Evening Light Shows

Our Littleton, Colorado, farm sits on the west wall of the South Platte Valley and commands a broad view to the southeast. On almost every warm day, from May through August, we are treated to an evening light show, as thunderstorms move above the Palmer Divide and adjacent High Plains.

Through the night, cool air descends from the Front Range, pooling along the valley floors of the South Platte River (north of the Palmer Divide) and Fountain Creek (to its south). By late morning, as the sun begins to warm this air, it flows upward across the terrain, picking up moisture from Piedmont lakes and mountain forests. Cooling and condensing as it rises, this flow ignites afternoon thunderstorms above the Front Range that drift eastward as they build into the prevailing, westerly winds.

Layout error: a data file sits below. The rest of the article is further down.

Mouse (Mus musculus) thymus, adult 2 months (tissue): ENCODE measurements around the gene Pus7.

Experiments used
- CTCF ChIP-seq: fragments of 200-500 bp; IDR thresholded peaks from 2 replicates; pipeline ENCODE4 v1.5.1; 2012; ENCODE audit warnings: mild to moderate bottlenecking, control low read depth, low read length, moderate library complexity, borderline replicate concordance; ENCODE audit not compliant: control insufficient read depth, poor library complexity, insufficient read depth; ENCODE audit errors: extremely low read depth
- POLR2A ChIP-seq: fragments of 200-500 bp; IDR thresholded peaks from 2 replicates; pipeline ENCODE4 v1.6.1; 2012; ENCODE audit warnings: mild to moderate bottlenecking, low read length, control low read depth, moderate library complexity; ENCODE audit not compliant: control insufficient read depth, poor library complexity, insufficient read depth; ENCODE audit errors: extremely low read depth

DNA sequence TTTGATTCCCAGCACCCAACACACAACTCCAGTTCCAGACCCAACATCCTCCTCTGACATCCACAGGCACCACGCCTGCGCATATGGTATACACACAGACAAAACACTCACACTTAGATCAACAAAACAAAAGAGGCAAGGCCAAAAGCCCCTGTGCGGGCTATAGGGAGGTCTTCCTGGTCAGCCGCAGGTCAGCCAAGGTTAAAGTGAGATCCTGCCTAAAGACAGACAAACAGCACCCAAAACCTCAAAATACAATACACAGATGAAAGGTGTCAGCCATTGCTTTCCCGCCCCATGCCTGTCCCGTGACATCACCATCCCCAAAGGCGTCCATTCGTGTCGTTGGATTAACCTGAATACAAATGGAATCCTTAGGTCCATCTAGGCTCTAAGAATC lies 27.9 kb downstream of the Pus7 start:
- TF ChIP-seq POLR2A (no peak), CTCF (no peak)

Since the South Platte and Fountain Creek Valleys point toward the west end of the Palmer Divide and adjacent foothills, the Tarryall and Platte River Mountains are often a focal point for thunderstorm generation and the late-day parade of storms is generally most abundant along and near the broad ridge of the Divide. Our view is thus perfect for watching the evening displays of lightening as these storms drift eastward into Elbert and Lincoln Counties.